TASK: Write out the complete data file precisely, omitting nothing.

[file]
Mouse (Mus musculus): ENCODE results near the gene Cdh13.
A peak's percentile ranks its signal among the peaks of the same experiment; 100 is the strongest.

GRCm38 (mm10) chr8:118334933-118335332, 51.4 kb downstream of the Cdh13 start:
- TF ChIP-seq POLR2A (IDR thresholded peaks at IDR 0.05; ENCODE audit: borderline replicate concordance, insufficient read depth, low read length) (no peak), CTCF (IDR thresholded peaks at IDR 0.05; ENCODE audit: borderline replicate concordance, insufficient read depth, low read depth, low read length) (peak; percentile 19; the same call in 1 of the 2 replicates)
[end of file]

Mouse (Mus musculus): ENCODE results near the gene Cdh13.
A peak's percentile ranks its signal among the peaks of the same experiment; 100 is the strongest.

GRCm38 (mm10) chr8:118334933-118335332, 51.4 kb downstream of the Cdh13 start:
- TF ChIP-seq POLR2A (IDR thresholded peaks at IDR 0.05; ENCODE audit: borderline replicate concordance, insufficient read depth, low read length) (no peak), CTCF (IDR thresholded peaks at IDR 0.05; ENCODE audit: borderline replicate concordance, insufficient read depth, low read depth, low read length) (peak; percentile 19; the same call in 1 of the 2 replicates)